‘The Rotherham project’: youngmen
represent themselves and their town
Nathan Gibson with Zanib Rasool and Kate Pahl
In the Rotherham project, photographer Nathan Gibson worked
with a group of youngmen from a wide range of ethnic and
cultural backgrounds (Pakistani, Yemeni, Afghan and White British).
Participants were aged between 12 and 16, and were involved in youth
projects at Rotherham United Community Sports Trust. The project
aimed to use photography as a means of exploring identity and to
investigate themes related to the ethics of
Policy and Politics vol 24 no 2
PSYCHIATRIC CARE IN THE COMMUNITY:
does it fail youngmen?
Much of the interest in community care has stemmed from a feminist concern with the burdens
placed on women as carers and, more recently, the needs of women who are cared for as well as
those carrying out caring work. Less has been written on the extent to which community care policy
meets the different needs of men and women. This article draws on qualitative interview material to
explore issues surrounding community psychiatric care for younger people, against
the same terms.
The most ‘undeserving’ of all? How poverty drives
youngmen to victimisation and crime
Sarah Kingston, firstname.lastname@example.org
Lancaster University, UK
Colin Webster, email@example.com
Leeds Beckett University, UK
Public policy reform over several decades has succeeded in systematically impoverishing and
worsening the social and economic conditions of poor, single youngmen. That this group is the
most prone to criminality and criminalisation, while being pushed further into the margins of the
licit and illicit economy, has been a
This chapter turns the spotlight away from practitioner perspectives and onto the views of those who are often most affected by law enforcement strategies – youngmen in communities of color, and specifically those with offending histories. The chapter draws upon insights from semi-structured interviews conducted in a county jail and in local neighborhoods, with youngmen with criminal histories or those who were on the periphery of criminality. We explore the collective challenges these youngmen had encountered, including the impact of adverse childhood
often astonished by the ever-evolving urban landscape and changing lifestyles. More broadly, present-day Chinese society continues to experience deep transformations in the very fabric of social life. National gross domestic product may have decreased, but people continue to modify their world views and living experiences. Meanwhile, although enormous social changes induce anxieties and uncertainties, individuals seize on certain constant resources to cope with emerging risks.
In light of these wider shifts and continuities, this book examines youngmen’s views of
involvement and work towards representing their experiences with nuance and complexity.
This chapter uses an intersectional approach to provide insight into the experiences of a group of youngmen based in one English county, who were involved in county lines drug distribution, and who had been identified by the professionals in their lives as potential victims of criminal exploitation. It will begin by providing a brief overview of existing research literature on county lines and exploitation, and the use of intersectionality in this chapter, before providing an outline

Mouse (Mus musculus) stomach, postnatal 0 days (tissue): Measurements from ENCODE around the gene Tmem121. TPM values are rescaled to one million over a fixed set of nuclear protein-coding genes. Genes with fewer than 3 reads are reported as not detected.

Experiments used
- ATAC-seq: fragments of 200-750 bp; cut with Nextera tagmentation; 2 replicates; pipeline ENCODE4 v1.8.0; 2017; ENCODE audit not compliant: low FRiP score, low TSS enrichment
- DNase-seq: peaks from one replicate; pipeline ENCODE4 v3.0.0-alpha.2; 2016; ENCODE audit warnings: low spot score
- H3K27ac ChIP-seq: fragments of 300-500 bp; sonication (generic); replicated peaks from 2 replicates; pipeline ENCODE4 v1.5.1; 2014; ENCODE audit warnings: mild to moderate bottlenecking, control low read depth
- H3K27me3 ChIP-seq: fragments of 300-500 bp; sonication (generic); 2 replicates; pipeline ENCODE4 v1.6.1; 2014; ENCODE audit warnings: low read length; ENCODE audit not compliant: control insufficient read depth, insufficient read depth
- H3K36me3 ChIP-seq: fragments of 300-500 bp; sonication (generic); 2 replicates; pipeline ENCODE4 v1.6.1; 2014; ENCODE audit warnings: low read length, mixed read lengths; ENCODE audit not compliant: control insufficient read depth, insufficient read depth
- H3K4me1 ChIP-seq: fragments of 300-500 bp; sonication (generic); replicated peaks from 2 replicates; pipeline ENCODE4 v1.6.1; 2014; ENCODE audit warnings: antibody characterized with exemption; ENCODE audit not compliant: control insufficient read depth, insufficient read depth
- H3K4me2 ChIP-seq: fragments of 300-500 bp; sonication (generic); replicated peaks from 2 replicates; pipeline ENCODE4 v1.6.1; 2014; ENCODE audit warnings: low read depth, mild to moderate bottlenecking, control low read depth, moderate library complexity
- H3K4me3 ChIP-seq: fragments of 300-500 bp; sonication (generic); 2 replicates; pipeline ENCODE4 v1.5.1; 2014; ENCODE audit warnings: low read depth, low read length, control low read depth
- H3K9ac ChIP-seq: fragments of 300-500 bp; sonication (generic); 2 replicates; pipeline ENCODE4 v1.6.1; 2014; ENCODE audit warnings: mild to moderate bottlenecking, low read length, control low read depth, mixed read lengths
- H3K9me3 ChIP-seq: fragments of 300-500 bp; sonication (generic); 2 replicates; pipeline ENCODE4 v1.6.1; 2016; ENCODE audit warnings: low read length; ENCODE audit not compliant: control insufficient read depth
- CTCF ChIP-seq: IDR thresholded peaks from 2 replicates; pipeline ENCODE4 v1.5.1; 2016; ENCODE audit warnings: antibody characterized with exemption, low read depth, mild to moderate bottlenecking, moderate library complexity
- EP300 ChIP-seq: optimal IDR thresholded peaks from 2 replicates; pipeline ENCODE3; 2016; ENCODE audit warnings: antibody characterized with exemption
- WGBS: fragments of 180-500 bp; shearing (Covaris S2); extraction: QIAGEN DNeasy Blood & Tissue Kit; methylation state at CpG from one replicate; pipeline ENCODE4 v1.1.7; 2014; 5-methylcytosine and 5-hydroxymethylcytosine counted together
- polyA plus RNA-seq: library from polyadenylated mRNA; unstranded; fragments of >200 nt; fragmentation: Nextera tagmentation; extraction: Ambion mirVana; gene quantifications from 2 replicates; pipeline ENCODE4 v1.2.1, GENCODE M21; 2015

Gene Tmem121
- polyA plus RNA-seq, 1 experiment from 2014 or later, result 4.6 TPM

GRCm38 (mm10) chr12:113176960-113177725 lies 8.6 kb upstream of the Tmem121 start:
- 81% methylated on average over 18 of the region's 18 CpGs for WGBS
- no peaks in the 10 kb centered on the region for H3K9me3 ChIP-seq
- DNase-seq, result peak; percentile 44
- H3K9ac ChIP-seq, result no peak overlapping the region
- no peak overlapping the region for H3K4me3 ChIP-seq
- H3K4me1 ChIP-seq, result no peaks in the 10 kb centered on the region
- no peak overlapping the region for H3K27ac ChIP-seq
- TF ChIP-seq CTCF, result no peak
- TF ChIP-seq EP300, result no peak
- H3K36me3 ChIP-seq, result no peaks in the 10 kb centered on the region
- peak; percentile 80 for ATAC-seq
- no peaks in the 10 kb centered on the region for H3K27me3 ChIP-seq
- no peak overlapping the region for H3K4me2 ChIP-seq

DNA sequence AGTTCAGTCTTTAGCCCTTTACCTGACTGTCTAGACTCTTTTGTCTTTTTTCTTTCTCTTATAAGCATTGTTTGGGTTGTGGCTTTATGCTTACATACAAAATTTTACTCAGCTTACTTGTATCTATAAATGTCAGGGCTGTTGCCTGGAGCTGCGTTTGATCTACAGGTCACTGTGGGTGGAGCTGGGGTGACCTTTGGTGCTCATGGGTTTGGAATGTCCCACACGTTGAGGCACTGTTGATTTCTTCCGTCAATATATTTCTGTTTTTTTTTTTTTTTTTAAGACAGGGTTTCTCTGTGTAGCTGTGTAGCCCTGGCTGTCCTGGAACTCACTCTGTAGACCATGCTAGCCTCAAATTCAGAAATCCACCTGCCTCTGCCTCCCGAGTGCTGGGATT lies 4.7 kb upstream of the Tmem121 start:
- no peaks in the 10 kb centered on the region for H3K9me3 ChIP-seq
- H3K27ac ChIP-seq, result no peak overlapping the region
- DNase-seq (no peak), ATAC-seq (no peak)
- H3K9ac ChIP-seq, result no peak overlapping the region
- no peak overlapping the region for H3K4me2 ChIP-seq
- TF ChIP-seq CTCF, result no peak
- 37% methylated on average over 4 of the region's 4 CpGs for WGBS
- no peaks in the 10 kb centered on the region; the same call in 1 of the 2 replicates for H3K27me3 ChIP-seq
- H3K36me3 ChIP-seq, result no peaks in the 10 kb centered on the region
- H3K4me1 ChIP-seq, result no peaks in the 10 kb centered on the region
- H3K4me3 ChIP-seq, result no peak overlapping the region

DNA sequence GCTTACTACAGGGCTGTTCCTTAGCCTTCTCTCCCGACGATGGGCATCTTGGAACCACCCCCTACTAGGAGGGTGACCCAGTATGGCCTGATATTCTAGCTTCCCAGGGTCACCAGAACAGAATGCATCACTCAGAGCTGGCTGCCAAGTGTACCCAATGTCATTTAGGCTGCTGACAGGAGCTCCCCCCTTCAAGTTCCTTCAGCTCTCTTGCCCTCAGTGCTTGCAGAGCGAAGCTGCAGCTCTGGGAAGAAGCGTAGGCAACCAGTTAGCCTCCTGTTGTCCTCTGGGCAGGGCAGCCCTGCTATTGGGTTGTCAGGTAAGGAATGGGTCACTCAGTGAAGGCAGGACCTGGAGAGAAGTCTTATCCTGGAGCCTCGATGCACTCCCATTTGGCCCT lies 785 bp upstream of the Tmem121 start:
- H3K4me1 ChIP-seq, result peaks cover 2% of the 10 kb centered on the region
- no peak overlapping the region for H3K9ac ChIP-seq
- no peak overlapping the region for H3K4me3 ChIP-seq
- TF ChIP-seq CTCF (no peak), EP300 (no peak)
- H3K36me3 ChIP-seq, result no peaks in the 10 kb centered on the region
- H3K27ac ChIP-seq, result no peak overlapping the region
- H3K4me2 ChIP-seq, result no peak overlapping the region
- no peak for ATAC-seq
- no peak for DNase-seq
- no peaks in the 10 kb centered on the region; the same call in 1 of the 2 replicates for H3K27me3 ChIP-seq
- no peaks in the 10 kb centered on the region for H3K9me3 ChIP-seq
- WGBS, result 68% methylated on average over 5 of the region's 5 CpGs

decisive turning points in life
trajectories of violence among
youngmen in the barrios of
caracas: the initiation and
biographical reconversion to
This chapter discusses the usefulness of the concept of ‘turning points’
in the effort to understand, first, the biographical narratives of youngmen who initiated and sustained a trajectory of violence, and second,
the narratives of biographical reconversion related by youngmen who
developed a trajectory of violence, and who managed to redefine
In Glasgow, street gangs have existed for decades, with knife crime becoming a defining feature.
More than a decade on from Deuchar’s original fieldwork, this book explores the transitional experiences of some of the young men he worked with, as well as the experiences of today’s young people and the practitioners who work to support them.
Through empirical data, policy analysis and contemporary insights, this dynamic book explores the evolving nature of gangs, and the contemporary challenges affecting young people including drug distribution, football-related bigotry and the mental health repercussions emerging from social media.
Can the boxing gym be recognised as an effective space for supporting desistance?
Exploring the psychosocial manifestations of boxing, this enlightening study reviews conflicting evidence to determine boxing’s place in the criminal justice system.
Drawing upon the empirical insights, with case studies of participants’ backgrounds and their motivations for taking up the sport, Jump measures the value of the discipline, as well as the respect and fraternity that some claim boxing provides for young men. This is a perceptive addition to the debate about sport’s role in criminal desistance that delves deep into themes of masculinity and violence.
’. Nonetheless, it is generally acknowledged that the transformation of the intimate realm due to competing sets of gender values has exerted a great impact on the everyday experiences of the younger generation.
Although Chinese men are often seen as benefiting from existing gender dynamics, their actual experiences appear to be more nuanced and multifaceted. For example, dramatic socioeconomic development has made it more difficult for some men to perform culturally appreciated masculinity in their intimate life ( Farrer, 2014 ; Kam, 2015 ). Urban youngmen confront